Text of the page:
Bridging Biomechanics and Macroevolution: Spider Cheliceral Function and Diversification
Jeffrey Shultz (UMD Department of Entomology) and Hannah Wood (Smithsonian National Museum of Natural History)
In the field of arachnology, there is a large gap, in that virtually no researchers work at the interface between chelicerae function and spider diversification. While research involving the biomechanics and evolution of spider silk has dominated the field, an important and necessary facet of spider evolution and life history has been largely ignored, that of the function of chelicerae (similar in function to jaws or mandibles) to capture and envenomate prey. This exploratory project seeks to fill in this gap by addressing the following questions:
1) how does cheliceral function change in the “primitive” spiders compared to the more-derived spiders?;
2) how does cheliceral function change among different sized spiders?
These questions will be addressed through the use of micro-CT scanning, high-speed videography, and measurements of force production among different groups of spiders. This research will be novel to the field of arachnology and furthermore, will also be significant to field of evolutionary biology regarding fundamental hypotheses about trait adaptation and diversification. The implications of this research are abundant. Regarding silk biomechanics, the research has been important for developing materials that are strong and elastic. Research examining spider venoms has been fruitful for medical science. We expect the research we propose here to also have important implications involving the science of designing robots based on animal movements, as well as for understanding of the feeding functions and ecology in animals that prey on agricultural pests.
Investigation of the Use of Atomic Layer Deposited Films to Prevent Glass Disease
Raymond Phaneuf (UMD Materials Science & Engineering) and Edward Vicenzi (Smithsonian Museum Conservation Institute)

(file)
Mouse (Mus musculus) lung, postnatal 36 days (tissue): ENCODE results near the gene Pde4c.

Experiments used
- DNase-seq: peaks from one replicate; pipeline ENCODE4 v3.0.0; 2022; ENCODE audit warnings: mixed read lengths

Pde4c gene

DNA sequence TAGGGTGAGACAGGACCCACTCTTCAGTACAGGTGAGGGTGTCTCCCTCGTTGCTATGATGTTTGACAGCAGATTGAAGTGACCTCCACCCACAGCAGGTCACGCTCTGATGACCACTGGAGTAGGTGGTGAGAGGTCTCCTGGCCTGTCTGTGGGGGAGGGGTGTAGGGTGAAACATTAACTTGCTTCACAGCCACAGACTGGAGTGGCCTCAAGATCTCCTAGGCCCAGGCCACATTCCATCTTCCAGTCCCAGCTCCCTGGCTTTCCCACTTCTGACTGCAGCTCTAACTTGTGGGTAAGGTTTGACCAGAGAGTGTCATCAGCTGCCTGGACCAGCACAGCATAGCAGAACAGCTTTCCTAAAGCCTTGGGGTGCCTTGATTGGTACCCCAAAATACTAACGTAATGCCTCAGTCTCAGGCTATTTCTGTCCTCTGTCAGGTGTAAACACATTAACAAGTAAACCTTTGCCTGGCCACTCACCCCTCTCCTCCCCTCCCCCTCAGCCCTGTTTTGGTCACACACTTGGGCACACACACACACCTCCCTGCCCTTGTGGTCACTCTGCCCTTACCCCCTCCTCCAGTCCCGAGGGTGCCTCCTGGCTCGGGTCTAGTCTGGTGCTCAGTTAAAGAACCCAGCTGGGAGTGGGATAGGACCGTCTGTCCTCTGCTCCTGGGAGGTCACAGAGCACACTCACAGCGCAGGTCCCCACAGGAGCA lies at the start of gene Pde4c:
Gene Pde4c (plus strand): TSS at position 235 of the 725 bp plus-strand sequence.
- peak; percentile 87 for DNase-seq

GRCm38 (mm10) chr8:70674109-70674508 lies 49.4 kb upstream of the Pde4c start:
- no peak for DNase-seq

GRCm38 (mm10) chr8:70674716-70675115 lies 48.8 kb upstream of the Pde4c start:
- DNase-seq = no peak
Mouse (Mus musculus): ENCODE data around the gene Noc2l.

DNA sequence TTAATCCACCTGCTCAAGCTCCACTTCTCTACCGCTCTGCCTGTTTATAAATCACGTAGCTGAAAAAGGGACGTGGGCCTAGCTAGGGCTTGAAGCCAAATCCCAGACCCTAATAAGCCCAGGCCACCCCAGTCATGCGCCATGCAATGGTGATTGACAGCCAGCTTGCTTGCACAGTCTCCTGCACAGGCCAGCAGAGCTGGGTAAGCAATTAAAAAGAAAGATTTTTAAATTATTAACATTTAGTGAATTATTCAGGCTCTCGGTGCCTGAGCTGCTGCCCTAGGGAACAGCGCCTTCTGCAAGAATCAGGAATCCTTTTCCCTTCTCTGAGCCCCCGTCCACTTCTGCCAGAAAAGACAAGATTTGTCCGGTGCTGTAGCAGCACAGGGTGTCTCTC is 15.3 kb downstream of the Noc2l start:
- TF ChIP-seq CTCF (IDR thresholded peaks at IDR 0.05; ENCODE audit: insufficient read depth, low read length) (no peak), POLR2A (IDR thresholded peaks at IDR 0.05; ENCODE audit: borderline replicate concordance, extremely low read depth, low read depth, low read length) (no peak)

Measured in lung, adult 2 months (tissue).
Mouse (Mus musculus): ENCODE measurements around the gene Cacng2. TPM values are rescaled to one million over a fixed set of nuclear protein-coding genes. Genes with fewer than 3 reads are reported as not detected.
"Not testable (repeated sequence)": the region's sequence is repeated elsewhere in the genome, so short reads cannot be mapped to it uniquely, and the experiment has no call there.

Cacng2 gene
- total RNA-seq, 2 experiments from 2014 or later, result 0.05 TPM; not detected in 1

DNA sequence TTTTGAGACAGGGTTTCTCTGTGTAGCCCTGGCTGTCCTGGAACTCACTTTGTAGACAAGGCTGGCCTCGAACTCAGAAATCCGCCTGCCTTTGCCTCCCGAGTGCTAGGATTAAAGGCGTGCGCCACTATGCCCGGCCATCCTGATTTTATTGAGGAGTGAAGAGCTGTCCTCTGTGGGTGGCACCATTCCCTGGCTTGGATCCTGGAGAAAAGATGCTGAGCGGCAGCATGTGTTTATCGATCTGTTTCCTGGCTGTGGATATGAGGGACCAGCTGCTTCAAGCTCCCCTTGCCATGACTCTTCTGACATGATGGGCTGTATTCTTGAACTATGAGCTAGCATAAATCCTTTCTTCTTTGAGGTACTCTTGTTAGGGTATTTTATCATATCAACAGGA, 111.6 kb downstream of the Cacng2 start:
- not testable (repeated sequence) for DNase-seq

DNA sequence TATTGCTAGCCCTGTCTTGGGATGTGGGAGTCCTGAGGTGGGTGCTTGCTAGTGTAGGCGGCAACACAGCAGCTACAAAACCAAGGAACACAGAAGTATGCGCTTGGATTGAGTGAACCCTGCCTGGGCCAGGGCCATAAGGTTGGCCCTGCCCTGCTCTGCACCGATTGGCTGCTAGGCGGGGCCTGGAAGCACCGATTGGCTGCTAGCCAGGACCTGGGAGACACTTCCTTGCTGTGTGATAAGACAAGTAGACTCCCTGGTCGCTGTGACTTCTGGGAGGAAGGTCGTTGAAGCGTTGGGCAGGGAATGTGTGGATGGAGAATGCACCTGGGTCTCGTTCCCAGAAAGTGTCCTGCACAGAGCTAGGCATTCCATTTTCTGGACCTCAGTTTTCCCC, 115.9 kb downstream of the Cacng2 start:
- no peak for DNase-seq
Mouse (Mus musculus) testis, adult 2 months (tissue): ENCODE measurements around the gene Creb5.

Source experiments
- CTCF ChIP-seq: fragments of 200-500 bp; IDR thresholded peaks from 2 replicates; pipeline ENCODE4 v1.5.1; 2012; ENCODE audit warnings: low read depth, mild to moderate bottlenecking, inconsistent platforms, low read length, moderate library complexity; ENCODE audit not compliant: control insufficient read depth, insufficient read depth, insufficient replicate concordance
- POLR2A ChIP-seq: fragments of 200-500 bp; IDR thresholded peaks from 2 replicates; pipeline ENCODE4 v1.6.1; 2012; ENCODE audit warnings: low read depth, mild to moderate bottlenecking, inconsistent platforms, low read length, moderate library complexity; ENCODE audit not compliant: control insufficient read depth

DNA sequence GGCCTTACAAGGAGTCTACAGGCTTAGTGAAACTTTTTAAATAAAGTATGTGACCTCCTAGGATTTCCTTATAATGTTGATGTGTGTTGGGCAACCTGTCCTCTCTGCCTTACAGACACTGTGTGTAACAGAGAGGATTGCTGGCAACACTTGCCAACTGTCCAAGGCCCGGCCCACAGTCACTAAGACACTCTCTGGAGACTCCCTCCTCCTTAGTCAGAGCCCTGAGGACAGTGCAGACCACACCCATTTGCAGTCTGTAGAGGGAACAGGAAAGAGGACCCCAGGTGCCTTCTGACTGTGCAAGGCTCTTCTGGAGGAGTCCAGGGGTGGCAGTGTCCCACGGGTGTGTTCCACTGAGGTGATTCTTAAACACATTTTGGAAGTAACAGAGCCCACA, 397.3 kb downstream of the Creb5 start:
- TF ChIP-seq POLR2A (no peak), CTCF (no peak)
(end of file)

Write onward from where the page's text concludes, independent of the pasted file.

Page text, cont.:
Of the materials used throughout the ages for crafting cultural heritage objects, glass seems the most nearly immutable – however glass objects degrade with time due to the destructive phenomenon known as glass disease. This corrosive effect threatens not only the appearance, but also the physical integrity of objects made from glass, and at present there is no cure for glass disease. Existing conservation practices, consisting of environmental control and/or polymeric-based coatings are ineffective in preventing or mitigating the irreparable damage glass disease does to cultural heritage objects over long periods of time. Recent scientific investigations make it clear that prevention of the destructive effects of glass disease is only possible if moisture is kept away from the surface. In this project we propose to address the question of how to do so for the centuries to millennia which characterize the age of many objects in museum collections. We will adopt a revolutionary approach, using atomic layer deposition (ALD) to create transparent, amorphous, exceedingly conformal oxide films onto glass objects. Our recent results suggest that these coatings can keep water from contacting the underlying glass objects for centuries or longer. In developing our ALD-based glass conservation process we will test it, and adapt it, for consistency with the standards set by the conservation community: that the result should be visually acceptable, that the performance should exceed that available based upon existing treatments, and that the process should be reversible – i.e. that it should be possible to remove the ALD films without degrading the underlying objects. The project will be carried out in two major thrusts: in the first the goal will be to investigate prevention of glass disease, using uncorroded glass objects as our substrates. In the second thrust we will investigate a much more daunting challenge to glass conservators: mitigation of existing glass corrosion.